The opinion of the court was delivered by: MARTIN ASHMAN, Magistrate Judge
MEMORANDUM OPINION AND ORDER
Plaintiff Blackhawk Molding Co., Inc. ("Blackhawk") moves this
Court to compel Defendant Portola Packaging, Inc. ("Portola") to
produce all documents relating to the subject matter of an
October 28, 1999 Opinion Letter ("Opinion Letter") that Portola
disclosed to Blackhawk during the discovery phase of this patent
infringement suit. This matter comes before this Court pursuant
to 28 U.S.C. § 636(b)(1)(A) and Local Rule 72.1.
Blackhawk brings suit against Portola alleging infringement on
its U.S. Patent No. 5,904,259 ("the '259 patent"). Blackhawk
seeks to show that Portola willfully infringed Blackhawk's
patent, i.e., Portola lacked a reasonable belief that its actions
would avoid infringement. Portola raises an advice-of-counsel
defense and claims that it acted in good faith reliance on
counsel and never intentionally infringed the '259 patent. As
part of its advice-of-counsel defense, Portola disclosed to Blackhawk the
Opinion Letter prepared by its counsel, which opines that
Blackhawk's patent is invalid and fraudulently procured.
Principles of fairness support waiving attorney-client
privilege and work product privilege where a party relies on an
advice-of-counsel defense. See Thermos Co. v. Starbucks Corp.,
No. 96 C 3833, 1998 WL 781120, at *1 (N.D. Ill. Nov. 3, 1998).
Principles of fairness also prevent a party from disclosing those
opinions that support its position while simultaneously
concealing those opinions that do not. Id. Thus, a party who
relies on an advice-of-counsel defense waives attorney-client
privilege with respect to the subject matter of the legal advice
relied upon. See In re Pioneer Hi-Bred Int'l, Inc.,
238 F.3d 1370, 1375 (Fed. Cir. 2001); Motorola, Inc. v. Vosi
Technologies, Inc., No. 01 C 4182, 2002 WL 1917256, at *1 (N.D.
Ill. Aug. 19, 2002). Portola relies on an advice-of-counsel
defense and disclosed the Opinion Letter in support of that
defense, so Portola has waived its attorney-client privilege. All
that is left to determine is the scope of Portola's waiver, i.e.,
the scope of the subject matter of the legal advice relied upon.
Blackhawk argues that the subject matter of Portola's Opinion
Letter is the asserted patent, and not a particular legal issue
or phase of the case. According to Blackhawk, the subject matter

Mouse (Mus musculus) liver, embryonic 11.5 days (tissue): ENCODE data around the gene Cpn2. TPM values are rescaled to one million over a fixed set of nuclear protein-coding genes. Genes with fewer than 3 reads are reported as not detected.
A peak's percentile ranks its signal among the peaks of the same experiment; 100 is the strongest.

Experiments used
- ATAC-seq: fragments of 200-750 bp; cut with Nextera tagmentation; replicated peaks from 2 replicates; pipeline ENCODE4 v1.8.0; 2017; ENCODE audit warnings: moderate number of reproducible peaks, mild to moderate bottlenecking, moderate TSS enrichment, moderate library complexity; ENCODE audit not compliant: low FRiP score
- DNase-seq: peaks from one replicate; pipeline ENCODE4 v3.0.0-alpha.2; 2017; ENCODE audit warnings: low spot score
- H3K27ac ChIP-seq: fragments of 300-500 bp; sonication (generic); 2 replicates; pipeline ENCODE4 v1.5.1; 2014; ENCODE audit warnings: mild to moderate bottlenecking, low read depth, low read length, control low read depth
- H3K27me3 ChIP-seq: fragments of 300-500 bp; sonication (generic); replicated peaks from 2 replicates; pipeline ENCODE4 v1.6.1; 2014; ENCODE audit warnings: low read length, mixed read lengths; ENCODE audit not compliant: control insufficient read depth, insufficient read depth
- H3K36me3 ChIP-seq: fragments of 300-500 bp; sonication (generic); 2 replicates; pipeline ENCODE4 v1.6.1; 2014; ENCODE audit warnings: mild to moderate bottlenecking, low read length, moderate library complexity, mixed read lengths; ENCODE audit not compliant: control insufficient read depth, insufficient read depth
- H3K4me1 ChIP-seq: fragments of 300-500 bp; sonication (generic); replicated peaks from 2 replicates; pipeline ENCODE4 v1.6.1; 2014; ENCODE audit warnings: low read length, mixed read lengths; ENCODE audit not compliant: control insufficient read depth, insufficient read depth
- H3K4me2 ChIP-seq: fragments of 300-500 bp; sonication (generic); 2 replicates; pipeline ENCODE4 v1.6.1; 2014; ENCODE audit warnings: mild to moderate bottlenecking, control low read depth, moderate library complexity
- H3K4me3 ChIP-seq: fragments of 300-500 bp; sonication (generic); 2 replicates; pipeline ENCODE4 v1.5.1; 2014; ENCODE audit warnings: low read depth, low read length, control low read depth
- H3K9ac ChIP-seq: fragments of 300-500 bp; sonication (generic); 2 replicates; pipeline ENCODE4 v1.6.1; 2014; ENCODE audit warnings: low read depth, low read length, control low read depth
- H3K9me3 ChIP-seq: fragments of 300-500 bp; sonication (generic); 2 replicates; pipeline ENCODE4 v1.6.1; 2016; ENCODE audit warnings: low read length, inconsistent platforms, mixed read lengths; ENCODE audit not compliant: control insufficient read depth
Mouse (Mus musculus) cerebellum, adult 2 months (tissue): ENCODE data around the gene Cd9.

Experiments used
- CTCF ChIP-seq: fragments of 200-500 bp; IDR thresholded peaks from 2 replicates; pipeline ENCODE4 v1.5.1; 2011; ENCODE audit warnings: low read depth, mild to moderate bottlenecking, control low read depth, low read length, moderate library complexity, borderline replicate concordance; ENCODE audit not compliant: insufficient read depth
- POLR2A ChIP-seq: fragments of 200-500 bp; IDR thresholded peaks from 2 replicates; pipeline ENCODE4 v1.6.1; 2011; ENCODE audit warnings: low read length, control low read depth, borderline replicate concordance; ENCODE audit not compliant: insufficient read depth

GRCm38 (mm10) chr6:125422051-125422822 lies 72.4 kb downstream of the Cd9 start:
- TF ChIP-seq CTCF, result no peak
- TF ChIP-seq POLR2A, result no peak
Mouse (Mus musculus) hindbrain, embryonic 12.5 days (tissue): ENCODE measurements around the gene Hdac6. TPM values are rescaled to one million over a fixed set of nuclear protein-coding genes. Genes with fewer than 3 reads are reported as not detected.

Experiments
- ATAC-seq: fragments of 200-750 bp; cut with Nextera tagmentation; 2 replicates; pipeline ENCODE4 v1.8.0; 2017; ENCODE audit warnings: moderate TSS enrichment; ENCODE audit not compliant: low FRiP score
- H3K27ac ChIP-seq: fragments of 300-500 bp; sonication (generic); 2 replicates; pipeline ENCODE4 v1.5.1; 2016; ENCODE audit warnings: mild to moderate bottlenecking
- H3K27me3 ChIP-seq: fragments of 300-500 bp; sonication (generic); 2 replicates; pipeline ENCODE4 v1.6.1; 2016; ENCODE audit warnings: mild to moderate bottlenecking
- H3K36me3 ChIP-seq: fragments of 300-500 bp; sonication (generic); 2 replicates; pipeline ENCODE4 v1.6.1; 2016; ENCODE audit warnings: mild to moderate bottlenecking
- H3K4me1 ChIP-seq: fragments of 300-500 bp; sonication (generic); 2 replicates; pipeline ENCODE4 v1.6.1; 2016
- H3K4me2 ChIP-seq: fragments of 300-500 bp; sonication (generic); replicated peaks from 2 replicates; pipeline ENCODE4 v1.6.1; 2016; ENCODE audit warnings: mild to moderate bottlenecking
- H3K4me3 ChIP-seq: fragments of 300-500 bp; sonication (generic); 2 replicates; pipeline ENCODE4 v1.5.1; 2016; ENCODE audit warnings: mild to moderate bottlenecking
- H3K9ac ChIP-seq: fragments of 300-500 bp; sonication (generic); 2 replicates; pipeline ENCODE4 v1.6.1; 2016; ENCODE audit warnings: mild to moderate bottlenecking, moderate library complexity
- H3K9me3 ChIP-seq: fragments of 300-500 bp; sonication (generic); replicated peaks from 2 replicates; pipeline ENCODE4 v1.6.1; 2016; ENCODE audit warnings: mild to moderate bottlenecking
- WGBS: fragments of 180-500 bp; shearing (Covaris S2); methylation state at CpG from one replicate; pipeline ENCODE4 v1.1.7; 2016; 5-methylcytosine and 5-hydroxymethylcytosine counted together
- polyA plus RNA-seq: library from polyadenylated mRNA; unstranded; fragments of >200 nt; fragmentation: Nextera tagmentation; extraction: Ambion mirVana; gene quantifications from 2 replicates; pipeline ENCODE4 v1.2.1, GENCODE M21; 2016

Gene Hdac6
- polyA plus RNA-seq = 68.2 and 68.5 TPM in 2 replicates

of the Opinion letter specifically includes: (1) the extent to
which claims of the '259 patent are "used by Portola" (i.e.,
infringement); (2) the extent to which the claims of the '259
patent are "invalid because they are obvious" (i.e., validity);
and (3) the extent to which statements made during prosecution of
the '259 patent were "knowingly false" (i.e., enforceability).
(Pl.'s Reply Def.'s Opp'n Pl.'s Mot. Compel at 7.) Blackhawk
moves this Court to compel Portola to produce all documents that relate to these issues, including but not
limited to those documents listed on Portola's privilege log.
Portola rejects Blackhawk's argument and claims that the
subject matter of the Opinion Letter includes invalidity and to
some extent enforceability, but nothing more. Portola also argues
that, because Portola's state of mind is the real issue,
documents and/or claims construction that its counsel relied on
but did not communicate to Portola are irrelevant to this case.
Thus, Portola concludes that it has waived its attorney-client
privilege only with regard to documents that: (1) concern
opinions regarding invalidity and/or fraudulent procurement of
the '259 patent, and which (2) contain information that was
actually communicated to Portola, and were (3) generated before
the commencement of this lawsuit. (Def.'s Opp'n Pl.'s Mot. Compel
The Court finds the subject matter of Portola's Opinion Letter
to be broader than invalidity and enforceability. The Opinion
Letter does discuss invalidity and enforceability in great
detail. That discussion includes; the obviousness of the patent's